|Awarded for||Postseason champion|
|Sponsored by||William Chase Temple|
|First winner||New York Giants (1894)|
|Most wins||Baltimore Orioles (2)|
|Most recent||Baltimore Orioles (1897)|
The Temple Cup was a cup awarded to the winner of an annual best-of-seven postseason championship series for American professional baseball from 1894 to 1897. Competing teams were exclusively from the National League, which had been founded in 1876 as the National League of Professional Baseball Clubs. There was only one major league at the time, following the folding of the American Association after the 1891 season, and the series was played between the first and second-place teams of the surviving National League. The series played for the Temple Cup was also known as the "World's Championship Series".
The approximately 30-inch-high (76 cm) silver cup cost $800--$23,043 in 2020 dollars--and was donated by coal, citrus, and lumber baron William Chase Temple (1862-1917), a part-owner of the Pittsburgh Pirates at the time. The Temple Cup is now in the collection of the National Baseball Hall of Fame and Museum.
In the 1880s, there had been postseason play between the winners of the National League and the American Association, but following the 1891 season, the National League absorbed the Association, becoming a 12-team league. In 1892, the National League played split season followed by a postseason championship series, but then abandoned split season. In 1893, the Pittsburgh Pirates finished second to the Boston Beaneaters. The Pirates' president, William Chase Temple, felt that his team should have the option of having a playoff series to claim the title. As a result, Temple had an $800 trophy minted and he donated it to the league.
Much like the long running Stanley Cup of the National Hockey League and the Temple Cup's baseball predecessor, the Dauvray Cup (awarded 1887-1893), there was only one actual Temple Cup to be passed along to each baseball season's winning team and city. If any team had won three titles, that team would have gained permanent possession of the Cup.
Revenue from the Temple Cup series was to be split 65% to 35% between the winner and the loser, but the players of the first series agreed to split the money evenly. However, after that 1894 series, the New York Giants cheated some Baltimore Orioles players out of their money, tainting the Cup and prompting Temple to sell the Pirates in disgust.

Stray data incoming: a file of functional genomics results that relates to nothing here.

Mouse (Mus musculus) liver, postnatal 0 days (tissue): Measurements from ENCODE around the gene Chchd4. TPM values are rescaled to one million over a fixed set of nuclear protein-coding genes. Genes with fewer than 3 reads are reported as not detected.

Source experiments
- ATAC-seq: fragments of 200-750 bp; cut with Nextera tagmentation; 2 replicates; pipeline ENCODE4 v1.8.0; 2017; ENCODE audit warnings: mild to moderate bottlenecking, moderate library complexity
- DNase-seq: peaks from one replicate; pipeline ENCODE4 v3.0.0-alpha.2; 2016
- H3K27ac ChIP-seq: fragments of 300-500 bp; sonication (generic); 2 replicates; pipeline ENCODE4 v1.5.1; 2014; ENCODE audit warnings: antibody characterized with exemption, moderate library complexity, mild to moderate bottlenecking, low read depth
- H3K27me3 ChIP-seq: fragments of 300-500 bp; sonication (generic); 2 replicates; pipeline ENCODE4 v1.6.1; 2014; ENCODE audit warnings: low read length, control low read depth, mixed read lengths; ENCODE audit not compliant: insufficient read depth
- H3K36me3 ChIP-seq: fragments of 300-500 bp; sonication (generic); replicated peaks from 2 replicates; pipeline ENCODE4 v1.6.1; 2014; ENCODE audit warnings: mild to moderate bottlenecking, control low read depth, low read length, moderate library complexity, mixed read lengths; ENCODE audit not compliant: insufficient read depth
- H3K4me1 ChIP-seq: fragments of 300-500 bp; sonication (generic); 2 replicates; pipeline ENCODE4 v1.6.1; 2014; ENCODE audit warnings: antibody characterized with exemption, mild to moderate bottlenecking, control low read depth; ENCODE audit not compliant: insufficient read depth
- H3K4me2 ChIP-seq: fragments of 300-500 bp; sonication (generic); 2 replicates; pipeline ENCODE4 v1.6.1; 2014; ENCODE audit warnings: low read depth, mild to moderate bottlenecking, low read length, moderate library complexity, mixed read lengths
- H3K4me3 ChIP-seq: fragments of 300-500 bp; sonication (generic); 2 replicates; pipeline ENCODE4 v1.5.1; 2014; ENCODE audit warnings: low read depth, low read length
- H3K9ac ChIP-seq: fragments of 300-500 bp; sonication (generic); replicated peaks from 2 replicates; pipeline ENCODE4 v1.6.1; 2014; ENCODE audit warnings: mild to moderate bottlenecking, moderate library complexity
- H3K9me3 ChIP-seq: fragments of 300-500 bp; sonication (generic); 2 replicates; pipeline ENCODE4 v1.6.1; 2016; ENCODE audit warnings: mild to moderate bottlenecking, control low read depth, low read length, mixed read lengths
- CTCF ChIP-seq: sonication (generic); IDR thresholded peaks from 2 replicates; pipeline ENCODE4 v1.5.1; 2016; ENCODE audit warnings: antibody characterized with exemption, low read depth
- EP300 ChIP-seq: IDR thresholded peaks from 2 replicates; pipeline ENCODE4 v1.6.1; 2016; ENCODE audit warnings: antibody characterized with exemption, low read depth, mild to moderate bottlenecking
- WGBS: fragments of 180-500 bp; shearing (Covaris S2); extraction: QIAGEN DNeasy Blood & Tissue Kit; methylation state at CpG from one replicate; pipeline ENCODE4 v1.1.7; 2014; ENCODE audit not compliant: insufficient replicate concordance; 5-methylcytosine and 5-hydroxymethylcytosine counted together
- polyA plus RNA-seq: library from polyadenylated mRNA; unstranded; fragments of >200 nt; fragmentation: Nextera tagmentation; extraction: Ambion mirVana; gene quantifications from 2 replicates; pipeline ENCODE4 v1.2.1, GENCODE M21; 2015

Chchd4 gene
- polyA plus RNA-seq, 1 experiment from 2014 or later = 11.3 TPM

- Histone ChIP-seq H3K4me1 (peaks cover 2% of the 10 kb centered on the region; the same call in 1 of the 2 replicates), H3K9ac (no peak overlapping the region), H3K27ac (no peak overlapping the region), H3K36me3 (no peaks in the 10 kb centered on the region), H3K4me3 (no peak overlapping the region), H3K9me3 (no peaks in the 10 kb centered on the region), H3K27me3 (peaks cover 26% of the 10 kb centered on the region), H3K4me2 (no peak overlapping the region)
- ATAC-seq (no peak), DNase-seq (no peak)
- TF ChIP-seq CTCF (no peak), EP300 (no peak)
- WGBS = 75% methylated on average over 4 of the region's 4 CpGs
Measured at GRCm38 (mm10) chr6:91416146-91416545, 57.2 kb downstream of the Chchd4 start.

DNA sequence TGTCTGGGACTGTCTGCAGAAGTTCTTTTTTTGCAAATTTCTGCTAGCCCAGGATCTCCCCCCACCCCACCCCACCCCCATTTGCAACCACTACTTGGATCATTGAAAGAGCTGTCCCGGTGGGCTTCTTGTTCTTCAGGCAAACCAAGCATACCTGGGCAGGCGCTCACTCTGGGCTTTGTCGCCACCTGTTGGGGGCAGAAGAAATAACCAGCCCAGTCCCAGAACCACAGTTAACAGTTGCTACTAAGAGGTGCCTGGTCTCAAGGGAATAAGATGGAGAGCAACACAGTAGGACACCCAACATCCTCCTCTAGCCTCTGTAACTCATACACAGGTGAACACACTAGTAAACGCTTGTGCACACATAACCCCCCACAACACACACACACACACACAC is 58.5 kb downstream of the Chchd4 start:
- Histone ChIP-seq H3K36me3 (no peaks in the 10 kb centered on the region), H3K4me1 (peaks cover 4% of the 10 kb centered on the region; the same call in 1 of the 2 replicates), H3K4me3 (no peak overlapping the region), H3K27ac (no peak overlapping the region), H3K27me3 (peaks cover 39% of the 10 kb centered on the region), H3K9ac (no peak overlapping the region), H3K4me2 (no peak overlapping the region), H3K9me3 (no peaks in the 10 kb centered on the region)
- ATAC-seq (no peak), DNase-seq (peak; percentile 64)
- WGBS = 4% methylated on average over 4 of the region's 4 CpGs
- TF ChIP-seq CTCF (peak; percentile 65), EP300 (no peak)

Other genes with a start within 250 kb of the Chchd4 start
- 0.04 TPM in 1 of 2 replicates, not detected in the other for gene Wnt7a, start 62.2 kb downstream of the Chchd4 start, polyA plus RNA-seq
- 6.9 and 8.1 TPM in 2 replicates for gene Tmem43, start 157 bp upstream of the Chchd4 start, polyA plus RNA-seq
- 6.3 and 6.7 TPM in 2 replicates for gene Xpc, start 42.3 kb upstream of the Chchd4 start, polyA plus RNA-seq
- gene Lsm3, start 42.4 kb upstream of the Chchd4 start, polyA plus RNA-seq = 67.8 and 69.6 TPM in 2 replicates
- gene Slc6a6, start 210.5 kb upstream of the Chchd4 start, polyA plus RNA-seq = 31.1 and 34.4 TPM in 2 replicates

The Baltimore Orioles appeared in every Temple Cup series, winning the last two and thus coming the closest to gaining permanent possession of the trophy. Having moved over to the National League with several other strong American Association franchises, the powerful, scrappy Baltimore teams continued their winning ways from the old Association, capturing three National League pennants in a row (1894-1896) and winning the Temple Cup in 1896 and 1897. Owner/manager Ned Hanlon (1857-1937), a Baltimorean and one of the most talented baseball men of the sport's early era, ran the team with talented players like "Wee Willie" Keeler (1872-1923), Wilbert Robinson (1863-1934), and John McGraw (1873-1934).
Lack of enthusiasm on the part of the players doomed the series; their apathy spread to the fans, few of whom attended Temple Cup games in later years. Interest in the series faded quickly, as it seemed artificial, with the second-place team winning three of the four series. The last Temple Cup series was played in 1897, although the concept was revived in 1900 with the Chronicle-Telegraph Cup. After the Temple Cup series ended, the National League returned the trophy to Temple, whose Pirates team never finished higher than sixth place in the standings during the Cup's existence.
John McGraw of the Temple Cup-winning Orioles was later player/manager/owner with another franchise also known as the Baltimore Orioles, one of the eight original franchises of the American League upon its founding in 1901 and the third franchise to carry the Orioles name, prior to relocating to New York City after two seasons. In 1903, a "peace pact" between the National League and American League resulted in each recognizing the other as equal in stature. The leagues accepted a joint policy on player contracts, and initiated a postseason series between their champions, beginning the modern interleague World Series.
In 1939, The Sporting News tracked down the Temple Cup, finding it in the possession of Temple's daughter in Winter Park, Florida. That year, the Cup was included in a large display of sports trophies at the New York World's Fair. In 1951, Temple's daughter donated the Cup to the National Baseball Hall of Fame and Museum, where it remains today in Cooperstown, New York.
Winning team is denoted in bold font. The regular season record of each team is noted in parenthesis.
|Season||First-place team||Series (games)||Second-place team||Ref.|
|1894||Baltimore Orioles (89-39)||0-4||New York Giants (88-44)|||
|1895||Baltimore Orioles (87-43)||1-4||Cleveland Spiders (84-46)|||
|1896||Baltimore Orioles (90-39)||4-0||Cleveland Spiders (80-48)|||
|1897||Boston Beaneaters (93-39)||1-4||Baltimore Orioles (90-40)|||
|4||Baltimore Orioles||2-2 (.500)|
|2||Cleveland Spiders||1-1 (.500)|
|1||New York Giants||1-0 (1.000)|
|1||Boston Beaneaters||0-1 (.000)|